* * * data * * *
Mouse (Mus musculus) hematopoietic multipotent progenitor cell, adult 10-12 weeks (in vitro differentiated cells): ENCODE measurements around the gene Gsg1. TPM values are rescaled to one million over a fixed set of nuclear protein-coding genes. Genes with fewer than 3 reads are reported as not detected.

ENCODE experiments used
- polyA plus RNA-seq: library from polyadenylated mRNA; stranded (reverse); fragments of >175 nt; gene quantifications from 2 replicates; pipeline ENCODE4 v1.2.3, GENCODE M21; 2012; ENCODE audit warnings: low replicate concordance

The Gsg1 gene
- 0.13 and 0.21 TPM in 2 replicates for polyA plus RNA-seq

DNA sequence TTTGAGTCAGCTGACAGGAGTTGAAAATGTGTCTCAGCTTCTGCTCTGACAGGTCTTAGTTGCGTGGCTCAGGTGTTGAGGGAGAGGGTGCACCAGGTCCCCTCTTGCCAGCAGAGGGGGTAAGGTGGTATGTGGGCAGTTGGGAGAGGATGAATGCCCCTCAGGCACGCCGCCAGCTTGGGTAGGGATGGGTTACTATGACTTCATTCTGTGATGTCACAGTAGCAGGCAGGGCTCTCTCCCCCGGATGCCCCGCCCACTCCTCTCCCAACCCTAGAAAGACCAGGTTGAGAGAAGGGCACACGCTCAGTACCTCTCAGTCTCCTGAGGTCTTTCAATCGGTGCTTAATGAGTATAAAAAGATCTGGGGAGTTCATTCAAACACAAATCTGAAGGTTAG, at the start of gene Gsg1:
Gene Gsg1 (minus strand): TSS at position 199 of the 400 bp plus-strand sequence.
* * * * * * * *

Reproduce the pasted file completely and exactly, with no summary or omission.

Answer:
Mouse (Mus musculus) hematopoietic multipotent progenitor cell, adult 10-12 weeks (in vitro differentiated cells): ENCODE measurements around the gene Gsg1. TPM values are rescaled to one million over a fixed set of nuclear protein-coding genes. Genes with fewer than 3 reads are reported as not detected.

ENCODE experiments used
- polyA plus RNA-seq: library from polyadenylated mRNA; stranded (reverse); fragments of >175 nt; gene quantifications from 2 replicates; pipeline ENCODE4 v1.2.3, GENCODE M21; 2012; ENCODE audit warnings: low replicate concordance

The Gsg1 gene
- 0.13 and 0.21 TPM in 2 replicates for polyA plus RNA-seq

DNA sequence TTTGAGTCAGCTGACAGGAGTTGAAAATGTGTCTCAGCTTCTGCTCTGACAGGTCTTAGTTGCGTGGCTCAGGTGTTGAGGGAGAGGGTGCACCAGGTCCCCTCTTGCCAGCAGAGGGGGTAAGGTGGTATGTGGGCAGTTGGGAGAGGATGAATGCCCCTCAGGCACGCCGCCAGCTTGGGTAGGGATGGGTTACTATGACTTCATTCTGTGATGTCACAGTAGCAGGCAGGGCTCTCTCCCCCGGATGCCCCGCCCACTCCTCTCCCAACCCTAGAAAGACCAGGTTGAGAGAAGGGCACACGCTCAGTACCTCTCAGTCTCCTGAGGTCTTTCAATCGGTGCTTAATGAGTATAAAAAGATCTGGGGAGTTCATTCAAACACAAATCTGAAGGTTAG, at the start of gene Gsg1:
Gene Gsg1 (minus strand): TSS at position 199 of the 400 bp plus-strand sequence.